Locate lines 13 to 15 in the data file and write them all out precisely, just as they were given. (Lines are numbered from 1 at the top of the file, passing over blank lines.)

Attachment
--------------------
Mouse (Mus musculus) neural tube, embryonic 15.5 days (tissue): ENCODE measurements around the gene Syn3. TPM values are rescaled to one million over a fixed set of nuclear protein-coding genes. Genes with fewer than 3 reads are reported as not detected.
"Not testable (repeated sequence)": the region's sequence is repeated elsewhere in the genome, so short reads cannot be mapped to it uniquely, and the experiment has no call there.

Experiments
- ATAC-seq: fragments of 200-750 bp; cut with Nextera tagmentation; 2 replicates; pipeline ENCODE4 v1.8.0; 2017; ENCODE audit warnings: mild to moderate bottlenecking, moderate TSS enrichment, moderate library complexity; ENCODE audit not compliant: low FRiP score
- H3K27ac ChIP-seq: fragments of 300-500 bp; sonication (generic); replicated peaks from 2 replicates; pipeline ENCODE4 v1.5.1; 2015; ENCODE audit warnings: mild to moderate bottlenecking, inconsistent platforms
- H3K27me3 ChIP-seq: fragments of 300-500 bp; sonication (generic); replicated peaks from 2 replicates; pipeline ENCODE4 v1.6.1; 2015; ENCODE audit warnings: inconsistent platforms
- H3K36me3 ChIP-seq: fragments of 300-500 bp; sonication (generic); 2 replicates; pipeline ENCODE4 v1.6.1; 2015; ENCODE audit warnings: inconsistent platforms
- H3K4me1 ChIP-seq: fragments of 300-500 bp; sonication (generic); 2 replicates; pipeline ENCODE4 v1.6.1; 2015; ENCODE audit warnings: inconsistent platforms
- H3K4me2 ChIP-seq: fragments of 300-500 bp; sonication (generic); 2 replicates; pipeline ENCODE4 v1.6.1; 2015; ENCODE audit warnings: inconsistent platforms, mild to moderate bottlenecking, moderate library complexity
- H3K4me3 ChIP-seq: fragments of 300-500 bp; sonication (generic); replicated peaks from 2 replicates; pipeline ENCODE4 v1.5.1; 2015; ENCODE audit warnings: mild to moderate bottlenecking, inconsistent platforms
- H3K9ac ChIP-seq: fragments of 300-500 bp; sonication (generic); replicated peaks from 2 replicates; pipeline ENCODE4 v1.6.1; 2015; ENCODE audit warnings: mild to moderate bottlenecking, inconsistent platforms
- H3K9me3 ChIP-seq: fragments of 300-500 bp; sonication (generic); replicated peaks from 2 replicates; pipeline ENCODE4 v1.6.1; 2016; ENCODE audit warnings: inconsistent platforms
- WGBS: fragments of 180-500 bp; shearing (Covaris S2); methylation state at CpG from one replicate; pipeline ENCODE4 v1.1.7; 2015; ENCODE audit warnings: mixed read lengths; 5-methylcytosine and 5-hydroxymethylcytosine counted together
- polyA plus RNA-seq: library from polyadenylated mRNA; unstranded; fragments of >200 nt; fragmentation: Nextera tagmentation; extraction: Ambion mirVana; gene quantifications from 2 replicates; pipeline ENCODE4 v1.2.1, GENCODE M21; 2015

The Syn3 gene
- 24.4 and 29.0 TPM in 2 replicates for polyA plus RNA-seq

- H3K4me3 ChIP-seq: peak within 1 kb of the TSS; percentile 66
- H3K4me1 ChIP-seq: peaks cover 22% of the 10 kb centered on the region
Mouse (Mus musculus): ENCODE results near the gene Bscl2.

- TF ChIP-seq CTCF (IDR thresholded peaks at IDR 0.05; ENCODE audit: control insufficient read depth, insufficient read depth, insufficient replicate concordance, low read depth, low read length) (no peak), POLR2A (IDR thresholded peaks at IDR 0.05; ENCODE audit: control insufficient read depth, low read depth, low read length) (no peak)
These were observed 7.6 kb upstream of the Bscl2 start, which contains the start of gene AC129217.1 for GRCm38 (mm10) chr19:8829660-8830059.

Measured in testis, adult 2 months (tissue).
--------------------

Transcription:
- WGBS: fragments of 180-500 bp; shearing (Covaris S2); methylation state at CpG from one replicate; pipeline ENCODE4 v1.1.7; 2015; ENCODE audit warnings: mixed read lengths; 5-methylcytosine and 5-hydroxymethylcytosine counted together
- polyA plus RNA-seq: library from polyadenylated mRNA; unstranded; fragments of >200 nt; fragmentation: Nextera tagmentation; extraction: Ambion mirVana; gene quantifications from 2 replicates; pipeline ENCODE4 v1.2.1, GENCODE M21; 2015

The Syn3 gene